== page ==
Academic’s Comments on Angkor King Anger Many

Cambodia’s most famous historical figure of the Angkor period caused an outpouring of emotions this week following a radio interview in which he was depicted as less than the perfect national hero he is now considered.

The suggestion that Jayavarman VII—the Khmer king who governed Angkor when the Khmer empire was at the zenith of its power—may have been half Cham prompted angry headlines in Khmer-language newspapers.

In a Radio Free Asia interview broadcast and posted on the In­ternet on Jan 22, the writer and Khmer-language academic Keng Vannsak also said that Jayavarman VII had lent the land where Suk­othai would later develop as the capital of Siam, Thailand’s former name.

Keng Vannsak—whose cultural and political opinions landed him in jail in the 1950s—also said that Jayavarman VII had forced workers to carry heavy stones to build monuments. The 12th-Century King built some of Angkor’s most famous structures including the fortified city of Angkor Thom and the Bayon temple.

Keng Vannsak also described Jayavarman’s close links with the neighboring Kingdom of Champa. In a telephone interview Thursday from France, Keng Vannsak said that, based on documents he has, the father of Jayavarman VII may have been Cham and his mother Khmer.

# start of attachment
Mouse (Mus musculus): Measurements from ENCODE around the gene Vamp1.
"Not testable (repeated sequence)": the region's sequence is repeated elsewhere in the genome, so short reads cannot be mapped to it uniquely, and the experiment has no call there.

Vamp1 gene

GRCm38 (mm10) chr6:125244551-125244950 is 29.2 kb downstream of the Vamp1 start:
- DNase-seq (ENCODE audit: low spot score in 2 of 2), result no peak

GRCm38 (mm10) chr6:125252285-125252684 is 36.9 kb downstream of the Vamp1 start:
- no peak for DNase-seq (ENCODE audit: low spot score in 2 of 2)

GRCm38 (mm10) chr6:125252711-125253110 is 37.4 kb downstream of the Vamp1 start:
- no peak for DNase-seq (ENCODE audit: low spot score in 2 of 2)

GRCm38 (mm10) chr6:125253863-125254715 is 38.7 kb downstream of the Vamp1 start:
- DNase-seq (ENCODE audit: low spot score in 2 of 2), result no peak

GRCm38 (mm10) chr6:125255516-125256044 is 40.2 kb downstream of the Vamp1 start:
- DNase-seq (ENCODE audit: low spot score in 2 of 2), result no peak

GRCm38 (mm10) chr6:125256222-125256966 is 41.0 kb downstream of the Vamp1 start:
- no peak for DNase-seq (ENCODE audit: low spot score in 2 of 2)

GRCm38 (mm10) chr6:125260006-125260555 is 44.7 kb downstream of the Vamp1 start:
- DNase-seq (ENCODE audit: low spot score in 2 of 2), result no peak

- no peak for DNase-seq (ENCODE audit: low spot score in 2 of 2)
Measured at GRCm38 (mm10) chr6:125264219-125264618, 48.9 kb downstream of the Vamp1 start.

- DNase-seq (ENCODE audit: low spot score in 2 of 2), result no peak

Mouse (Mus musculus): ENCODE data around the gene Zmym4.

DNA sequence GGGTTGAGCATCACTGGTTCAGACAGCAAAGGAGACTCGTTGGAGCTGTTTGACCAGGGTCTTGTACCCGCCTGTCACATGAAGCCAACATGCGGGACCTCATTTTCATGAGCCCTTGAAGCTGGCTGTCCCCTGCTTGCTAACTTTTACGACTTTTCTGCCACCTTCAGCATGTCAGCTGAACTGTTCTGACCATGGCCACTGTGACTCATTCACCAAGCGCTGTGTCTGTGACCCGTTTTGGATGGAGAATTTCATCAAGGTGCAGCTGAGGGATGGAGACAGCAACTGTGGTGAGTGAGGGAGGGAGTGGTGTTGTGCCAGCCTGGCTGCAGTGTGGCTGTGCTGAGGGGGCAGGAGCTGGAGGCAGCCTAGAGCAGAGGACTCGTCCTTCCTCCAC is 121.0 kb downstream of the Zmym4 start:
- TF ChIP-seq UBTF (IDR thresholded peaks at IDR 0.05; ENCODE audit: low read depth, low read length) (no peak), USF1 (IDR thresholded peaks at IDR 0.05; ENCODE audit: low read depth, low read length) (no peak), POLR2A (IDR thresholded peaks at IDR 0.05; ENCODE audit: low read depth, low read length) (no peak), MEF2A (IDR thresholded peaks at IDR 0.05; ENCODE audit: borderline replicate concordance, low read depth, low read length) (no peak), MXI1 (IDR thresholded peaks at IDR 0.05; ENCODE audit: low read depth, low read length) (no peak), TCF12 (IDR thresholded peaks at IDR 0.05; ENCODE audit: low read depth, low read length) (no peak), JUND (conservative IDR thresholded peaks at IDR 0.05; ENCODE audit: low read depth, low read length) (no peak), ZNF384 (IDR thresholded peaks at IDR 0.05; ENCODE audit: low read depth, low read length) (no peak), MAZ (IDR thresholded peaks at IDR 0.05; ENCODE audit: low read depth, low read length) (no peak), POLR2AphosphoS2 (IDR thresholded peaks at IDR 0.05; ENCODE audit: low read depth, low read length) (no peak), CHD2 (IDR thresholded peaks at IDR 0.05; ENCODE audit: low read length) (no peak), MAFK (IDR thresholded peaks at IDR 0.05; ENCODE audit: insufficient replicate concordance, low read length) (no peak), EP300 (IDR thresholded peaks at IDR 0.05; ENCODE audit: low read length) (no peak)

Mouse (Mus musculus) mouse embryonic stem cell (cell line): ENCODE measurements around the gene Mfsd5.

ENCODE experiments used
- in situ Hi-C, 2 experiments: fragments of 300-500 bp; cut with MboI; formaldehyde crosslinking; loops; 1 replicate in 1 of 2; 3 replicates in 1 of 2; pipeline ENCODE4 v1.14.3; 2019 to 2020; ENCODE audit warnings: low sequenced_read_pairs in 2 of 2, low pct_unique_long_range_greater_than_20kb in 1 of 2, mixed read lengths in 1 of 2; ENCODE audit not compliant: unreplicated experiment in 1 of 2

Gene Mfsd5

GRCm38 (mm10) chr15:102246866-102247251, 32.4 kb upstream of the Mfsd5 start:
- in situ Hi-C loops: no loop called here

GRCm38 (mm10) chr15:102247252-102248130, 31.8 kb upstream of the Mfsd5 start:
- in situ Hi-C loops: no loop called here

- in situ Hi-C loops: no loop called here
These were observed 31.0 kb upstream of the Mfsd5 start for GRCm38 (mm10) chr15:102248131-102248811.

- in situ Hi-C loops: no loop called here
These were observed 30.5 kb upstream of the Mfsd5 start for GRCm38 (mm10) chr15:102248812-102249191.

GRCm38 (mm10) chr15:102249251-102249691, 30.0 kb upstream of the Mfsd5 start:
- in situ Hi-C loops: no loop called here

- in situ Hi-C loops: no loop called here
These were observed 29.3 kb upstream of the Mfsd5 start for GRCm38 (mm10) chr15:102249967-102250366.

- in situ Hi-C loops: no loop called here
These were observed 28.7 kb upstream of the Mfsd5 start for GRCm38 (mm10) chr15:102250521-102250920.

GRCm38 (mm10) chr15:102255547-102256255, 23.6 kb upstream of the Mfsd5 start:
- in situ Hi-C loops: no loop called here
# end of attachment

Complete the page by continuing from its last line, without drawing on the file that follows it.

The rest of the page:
On Thursday, 18 Cambodian journalists issued an open letter in which they accused Keng Vann­sak of distorting history.

“His accusations against Jayavar­man VII, who is considered by Khmer citizens to be a great King, seriously affects Khmer citizens,” they wrote in the letter. “This is an insult to the Khmer royal family.”

Ros Chantrabot, a historian and deputy president of the Royal Academy of Cambodia, questioned Keng Vannsak’s historical sources.

“It hurts today’s Cambodian people who believe in King Jayavar­man VII, Khmer soul and culture—it could cause turmoil,” he said.

Historian Michael Vickery said that he did not know what documents Keng Vannsak had based his opinion on.

However, he said, “Historians now accept that Jayavarman VII spent several years in Champa in the 1160s-1170s…and he had Cham princes and troops who assisted him in his campaign to reconquer Cambodia,” after the reign of a Khmer king who had been hostile to him.

 

 

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